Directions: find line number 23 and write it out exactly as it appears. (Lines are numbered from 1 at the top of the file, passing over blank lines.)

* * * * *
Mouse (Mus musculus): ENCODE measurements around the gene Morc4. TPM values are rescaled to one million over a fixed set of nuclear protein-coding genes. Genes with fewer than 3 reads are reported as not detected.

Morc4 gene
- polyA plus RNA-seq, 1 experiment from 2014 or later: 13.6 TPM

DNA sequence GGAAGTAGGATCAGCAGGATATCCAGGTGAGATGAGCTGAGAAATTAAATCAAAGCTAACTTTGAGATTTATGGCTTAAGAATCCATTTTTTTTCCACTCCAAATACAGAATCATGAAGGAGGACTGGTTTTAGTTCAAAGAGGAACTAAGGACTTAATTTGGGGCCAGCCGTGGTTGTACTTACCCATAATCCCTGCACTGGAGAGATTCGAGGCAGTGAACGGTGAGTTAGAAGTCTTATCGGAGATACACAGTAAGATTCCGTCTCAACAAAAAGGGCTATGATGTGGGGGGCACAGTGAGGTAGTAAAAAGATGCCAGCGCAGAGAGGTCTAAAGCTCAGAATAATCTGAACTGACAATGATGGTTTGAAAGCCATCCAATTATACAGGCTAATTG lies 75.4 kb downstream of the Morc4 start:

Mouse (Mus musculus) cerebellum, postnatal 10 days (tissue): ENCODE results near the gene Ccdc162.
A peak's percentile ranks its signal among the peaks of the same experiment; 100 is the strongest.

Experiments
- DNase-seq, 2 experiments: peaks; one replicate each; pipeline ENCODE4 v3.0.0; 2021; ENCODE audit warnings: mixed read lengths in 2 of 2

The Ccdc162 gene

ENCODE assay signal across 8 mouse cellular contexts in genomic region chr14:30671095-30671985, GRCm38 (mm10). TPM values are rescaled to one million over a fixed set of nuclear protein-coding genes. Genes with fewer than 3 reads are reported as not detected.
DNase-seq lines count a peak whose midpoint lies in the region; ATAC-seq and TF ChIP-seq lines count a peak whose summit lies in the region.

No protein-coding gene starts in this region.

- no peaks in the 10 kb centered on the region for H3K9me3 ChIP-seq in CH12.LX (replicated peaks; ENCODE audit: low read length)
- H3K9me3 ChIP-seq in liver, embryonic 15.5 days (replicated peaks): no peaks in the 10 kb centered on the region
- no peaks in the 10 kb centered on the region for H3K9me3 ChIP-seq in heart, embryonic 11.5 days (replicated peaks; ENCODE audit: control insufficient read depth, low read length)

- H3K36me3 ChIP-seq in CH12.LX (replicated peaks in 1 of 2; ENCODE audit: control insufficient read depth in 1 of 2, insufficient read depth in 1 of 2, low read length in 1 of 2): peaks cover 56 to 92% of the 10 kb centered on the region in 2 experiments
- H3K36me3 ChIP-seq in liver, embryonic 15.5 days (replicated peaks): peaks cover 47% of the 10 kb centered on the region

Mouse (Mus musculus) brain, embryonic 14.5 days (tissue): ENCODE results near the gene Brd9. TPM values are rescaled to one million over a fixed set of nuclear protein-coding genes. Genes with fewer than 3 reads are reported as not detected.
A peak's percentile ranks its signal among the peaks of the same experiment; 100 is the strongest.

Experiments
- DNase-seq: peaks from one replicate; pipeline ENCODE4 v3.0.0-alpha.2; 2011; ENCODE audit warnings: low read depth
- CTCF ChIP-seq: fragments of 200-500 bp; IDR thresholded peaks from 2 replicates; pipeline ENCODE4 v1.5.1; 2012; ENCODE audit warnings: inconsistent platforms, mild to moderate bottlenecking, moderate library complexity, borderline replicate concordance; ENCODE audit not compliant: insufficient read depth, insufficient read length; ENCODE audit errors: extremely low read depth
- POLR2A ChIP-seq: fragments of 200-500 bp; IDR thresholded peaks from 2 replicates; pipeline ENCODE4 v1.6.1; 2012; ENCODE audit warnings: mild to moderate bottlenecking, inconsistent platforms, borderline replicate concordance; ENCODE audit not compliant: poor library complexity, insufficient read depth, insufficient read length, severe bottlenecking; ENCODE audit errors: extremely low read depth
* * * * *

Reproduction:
- POLR2A ChIP-seq: fragments of 200-500 bp; IDR thresholded peaks from 2 replicates; pipeline ENCODE4 v1.6.1; 2012; ENCODE audit warnings: mild to moderate bottlenecking, inconsistent platforms, borderline replicate concordance; ENCODE audit not compliant: poor library complexity, insufficient read depth, insufficient read length, severe bottlenecking; ENCODE audit errors: extremely low read depth